April 9, 2014
We can all agree that online dating is the absolute worst, right? Sure, everything is fine and dandy when you’re chatting with the latest guy/girl with whom you were most recently matched on Tinder, or flirting with your soul mate (calm down, lunatic) on OkCupid, or even going on Grindr to find guys to “date” (are we kidding?); however, quite often, reality destroys the digital experiences and connections we’ve created for ourselves – thrown to the wayside, along with our other hopes and dreams – and we’re left with having to deal with another shitty date. What if these expectations were removed, and connections were allowed to build themselves with the help of – rather than the dependence on – an online or digital platform? Wherein social interaction – rather than conventional dating – is the primary motive? And where the real-life experience itself is, like, actually fun? With Datelytics, we can go back to the days of casually hanging out without the terrible pressures associated with dating.
Datelytics is a mobile app that combines the matchmaking function of traditional online dating platforms and the social event recommendation function associated with services like HowAboutWe. Utilizing and analyzing a user’s social profiles, the app recommends a list of deals, activities, or events curated from third-party platforms, such as Groupon, LivingSocial, Meetup, Eventbrite, and Scoutmob.
“From our research, an average [person] would meet about one out of six prospects offline from a dating app, yet have a higher chance of meeting someone through a network platform,” said founder and CEO Brandon Luong.
According to Luong, our reliance on these online dating platforms has limited our freedom to go out into the world and actually meet and engage with people in real life. And, I mean, he has a point. It’s really easy (and oftentimes tempting) to spend minutes or even hours of our time, sitting at our computer or staring at our phones, answering the next OkCupid questionnaire or swiping our fingers on Tinder.
What’s even worse, however, is that once we do manage to find someone we think we like, the real-world experience of being in the same room with that person can be excruciating and awkward. Part of this terrible experience, Luong suggests, may have to do with being subjected to activities that you may not even have any interest in, in the first place, but engage in or attend due to the unofficial dogmas of dating (e.g. let’s go grab dinner, even though I would much rather go to this neat book festival but whatever – ugh, dating).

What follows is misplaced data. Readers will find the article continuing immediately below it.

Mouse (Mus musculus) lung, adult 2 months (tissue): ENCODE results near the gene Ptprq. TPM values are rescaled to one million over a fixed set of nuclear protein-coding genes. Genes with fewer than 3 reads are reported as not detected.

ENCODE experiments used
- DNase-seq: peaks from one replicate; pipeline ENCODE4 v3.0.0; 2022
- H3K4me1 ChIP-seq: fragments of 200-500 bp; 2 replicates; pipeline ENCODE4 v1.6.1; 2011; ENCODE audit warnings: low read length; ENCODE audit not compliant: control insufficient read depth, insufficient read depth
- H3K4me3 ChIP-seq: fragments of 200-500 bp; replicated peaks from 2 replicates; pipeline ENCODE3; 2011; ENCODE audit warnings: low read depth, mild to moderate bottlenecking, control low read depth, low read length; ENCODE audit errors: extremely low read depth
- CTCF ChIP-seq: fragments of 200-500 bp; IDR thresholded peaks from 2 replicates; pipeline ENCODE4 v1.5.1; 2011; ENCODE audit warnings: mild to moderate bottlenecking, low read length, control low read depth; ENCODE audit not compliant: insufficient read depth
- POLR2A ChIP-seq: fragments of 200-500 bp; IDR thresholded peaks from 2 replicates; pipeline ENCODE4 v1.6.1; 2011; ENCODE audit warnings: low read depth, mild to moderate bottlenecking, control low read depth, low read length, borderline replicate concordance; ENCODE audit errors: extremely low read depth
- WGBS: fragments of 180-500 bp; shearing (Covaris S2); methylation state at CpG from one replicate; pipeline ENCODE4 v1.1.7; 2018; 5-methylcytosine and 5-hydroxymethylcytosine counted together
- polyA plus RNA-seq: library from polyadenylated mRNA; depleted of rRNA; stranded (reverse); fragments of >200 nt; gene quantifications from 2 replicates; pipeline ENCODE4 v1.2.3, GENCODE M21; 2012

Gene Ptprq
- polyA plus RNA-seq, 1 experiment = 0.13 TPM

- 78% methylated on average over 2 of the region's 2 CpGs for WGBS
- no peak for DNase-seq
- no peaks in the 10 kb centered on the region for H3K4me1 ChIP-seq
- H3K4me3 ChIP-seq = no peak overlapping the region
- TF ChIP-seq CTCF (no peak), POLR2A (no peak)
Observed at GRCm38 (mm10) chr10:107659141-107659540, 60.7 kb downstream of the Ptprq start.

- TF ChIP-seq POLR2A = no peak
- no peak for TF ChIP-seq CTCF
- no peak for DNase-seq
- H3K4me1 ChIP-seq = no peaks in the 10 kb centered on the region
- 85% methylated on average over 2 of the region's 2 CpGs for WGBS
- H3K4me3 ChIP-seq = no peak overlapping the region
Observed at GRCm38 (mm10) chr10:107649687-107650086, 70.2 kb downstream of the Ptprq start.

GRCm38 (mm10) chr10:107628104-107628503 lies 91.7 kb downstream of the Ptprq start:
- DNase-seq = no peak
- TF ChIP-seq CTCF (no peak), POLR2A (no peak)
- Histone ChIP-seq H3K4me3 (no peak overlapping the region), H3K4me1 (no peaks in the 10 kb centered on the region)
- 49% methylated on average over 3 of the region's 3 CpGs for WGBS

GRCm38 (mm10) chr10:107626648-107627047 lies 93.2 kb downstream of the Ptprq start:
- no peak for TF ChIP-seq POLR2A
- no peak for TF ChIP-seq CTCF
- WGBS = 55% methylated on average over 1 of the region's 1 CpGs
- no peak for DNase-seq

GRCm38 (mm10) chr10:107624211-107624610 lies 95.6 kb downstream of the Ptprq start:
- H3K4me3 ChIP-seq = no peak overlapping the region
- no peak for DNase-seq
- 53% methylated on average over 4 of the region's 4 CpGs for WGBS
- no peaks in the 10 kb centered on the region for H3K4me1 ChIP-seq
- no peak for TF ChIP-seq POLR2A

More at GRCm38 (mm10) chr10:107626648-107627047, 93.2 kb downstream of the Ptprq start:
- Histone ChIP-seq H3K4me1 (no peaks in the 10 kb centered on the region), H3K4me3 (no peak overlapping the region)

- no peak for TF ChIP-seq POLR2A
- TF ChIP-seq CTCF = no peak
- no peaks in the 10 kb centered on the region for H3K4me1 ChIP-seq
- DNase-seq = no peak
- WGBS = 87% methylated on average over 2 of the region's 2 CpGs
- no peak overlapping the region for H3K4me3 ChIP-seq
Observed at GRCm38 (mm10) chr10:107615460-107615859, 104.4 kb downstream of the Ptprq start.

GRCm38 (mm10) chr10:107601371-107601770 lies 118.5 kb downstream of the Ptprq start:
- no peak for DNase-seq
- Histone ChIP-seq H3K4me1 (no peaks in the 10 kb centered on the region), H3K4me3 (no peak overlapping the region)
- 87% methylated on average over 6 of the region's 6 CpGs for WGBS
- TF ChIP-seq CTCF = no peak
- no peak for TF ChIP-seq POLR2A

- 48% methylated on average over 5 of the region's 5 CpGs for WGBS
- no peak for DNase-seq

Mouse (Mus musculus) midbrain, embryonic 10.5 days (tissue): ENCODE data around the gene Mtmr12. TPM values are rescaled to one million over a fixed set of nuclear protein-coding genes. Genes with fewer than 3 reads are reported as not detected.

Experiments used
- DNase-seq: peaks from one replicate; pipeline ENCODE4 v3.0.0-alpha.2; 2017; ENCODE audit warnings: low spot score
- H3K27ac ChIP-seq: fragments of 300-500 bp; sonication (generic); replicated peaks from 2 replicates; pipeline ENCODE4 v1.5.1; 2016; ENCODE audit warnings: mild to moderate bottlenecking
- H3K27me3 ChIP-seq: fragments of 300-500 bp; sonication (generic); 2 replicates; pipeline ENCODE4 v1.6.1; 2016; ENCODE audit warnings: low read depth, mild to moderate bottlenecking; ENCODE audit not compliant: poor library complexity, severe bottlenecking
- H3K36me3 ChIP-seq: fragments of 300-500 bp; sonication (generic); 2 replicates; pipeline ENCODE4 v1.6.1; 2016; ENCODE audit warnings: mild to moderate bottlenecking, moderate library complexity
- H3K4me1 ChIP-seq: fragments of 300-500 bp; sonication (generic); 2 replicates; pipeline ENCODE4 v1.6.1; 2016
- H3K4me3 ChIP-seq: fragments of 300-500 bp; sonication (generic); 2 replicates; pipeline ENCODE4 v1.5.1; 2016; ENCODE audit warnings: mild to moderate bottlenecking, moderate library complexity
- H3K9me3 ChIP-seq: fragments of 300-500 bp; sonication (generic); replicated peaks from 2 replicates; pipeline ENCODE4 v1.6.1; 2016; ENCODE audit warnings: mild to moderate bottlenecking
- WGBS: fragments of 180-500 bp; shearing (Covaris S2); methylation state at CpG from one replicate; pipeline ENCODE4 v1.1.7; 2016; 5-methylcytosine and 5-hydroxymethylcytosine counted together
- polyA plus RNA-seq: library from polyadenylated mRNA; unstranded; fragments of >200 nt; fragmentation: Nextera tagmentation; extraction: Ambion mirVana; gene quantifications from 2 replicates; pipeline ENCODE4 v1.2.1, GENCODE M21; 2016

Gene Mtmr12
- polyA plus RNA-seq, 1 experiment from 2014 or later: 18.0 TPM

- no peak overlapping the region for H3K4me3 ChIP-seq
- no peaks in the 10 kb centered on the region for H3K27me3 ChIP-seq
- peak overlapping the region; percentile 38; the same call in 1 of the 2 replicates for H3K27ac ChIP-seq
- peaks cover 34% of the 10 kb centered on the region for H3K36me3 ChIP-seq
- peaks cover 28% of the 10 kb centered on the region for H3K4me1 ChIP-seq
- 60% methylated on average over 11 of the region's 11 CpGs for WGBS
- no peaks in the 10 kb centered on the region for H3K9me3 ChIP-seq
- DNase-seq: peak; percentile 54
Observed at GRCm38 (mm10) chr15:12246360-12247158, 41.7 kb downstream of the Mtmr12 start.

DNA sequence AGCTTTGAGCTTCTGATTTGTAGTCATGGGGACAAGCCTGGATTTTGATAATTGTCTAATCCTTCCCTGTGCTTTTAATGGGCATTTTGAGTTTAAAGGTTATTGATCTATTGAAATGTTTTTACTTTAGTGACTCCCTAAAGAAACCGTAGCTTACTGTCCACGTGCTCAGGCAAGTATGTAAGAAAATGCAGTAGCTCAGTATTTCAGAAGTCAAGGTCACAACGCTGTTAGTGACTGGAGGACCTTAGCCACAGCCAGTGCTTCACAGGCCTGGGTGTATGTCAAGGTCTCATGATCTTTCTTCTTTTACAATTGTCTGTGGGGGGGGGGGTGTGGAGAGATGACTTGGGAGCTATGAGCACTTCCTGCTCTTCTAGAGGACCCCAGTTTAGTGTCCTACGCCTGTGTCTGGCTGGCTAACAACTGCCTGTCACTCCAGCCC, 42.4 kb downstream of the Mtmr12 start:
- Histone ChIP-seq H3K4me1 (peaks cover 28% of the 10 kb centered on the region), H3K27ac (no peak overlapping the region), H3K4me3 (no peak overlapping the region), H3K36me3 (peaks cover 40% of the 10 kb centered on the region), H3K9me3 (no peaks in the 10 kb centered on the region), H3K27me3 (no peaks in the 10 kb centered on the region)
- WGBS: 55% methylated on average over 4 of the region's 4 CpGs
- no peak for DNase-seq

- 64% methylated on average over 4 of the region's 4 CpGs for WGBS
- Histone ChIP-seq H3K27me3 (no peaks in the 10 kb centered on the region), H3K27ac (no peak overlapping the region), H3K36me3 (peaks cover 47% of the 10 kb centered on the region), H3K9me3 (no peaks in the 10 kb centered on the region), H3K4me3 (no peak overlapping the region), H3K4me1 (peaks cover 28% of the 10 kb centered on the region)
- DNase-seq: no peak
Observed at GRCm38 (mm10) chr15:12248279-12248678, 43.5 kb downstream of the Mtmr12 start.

“I would say the incentive of getting a date is good, but we aren’t going to tell you to do something you wouldn’t already have thought about doing,” said Luong, on what makes Datelytics so great.
On Datelytics, once users have indicated which events they are interested in attending, the app will notify other users who also plan to attend and who share your similar interests (based on analysis of your social profiles, such as the ‘likes’ and ‘interests’ and other activity from your Facebook). From there, users can decide to message each other and plan to meet at an event, or they can, just, not. And that’s were Datelytics finds its true value: the idea that one can have fun, with the prospect of meeting someone, but without the pressure of actually having to meet someone. “Even though one of [our] goals is to find users a date, our ultimate objective is to have users to get off the couch and go out for fun,” said Luong. Simply, if you remove Datelytics from the equation, it would be the same experience as finding a deal on LivingSocial and going to an event by yourself. But, I mean, what fun is that? With Datelytics, you get the additional bonus of knowing that there could be a future significant other hanging around – I mean, we’re all secretly envious of that rom-com meet-cute, right?
Despite not having yet launched its app, Datelytics has already garnered a lot of attention, including that of Shark Tank. The DC-based company has advanced in the interview process and is now working on putting together a video submission for the TV show. And, while there’s no certainty in the outcome, it has surely helped put Datelytics on the map – something that Luong hopes will help their Indiegogo campaign that they’ll launch next week.
Datelytics will soon be available on iOS and Android.
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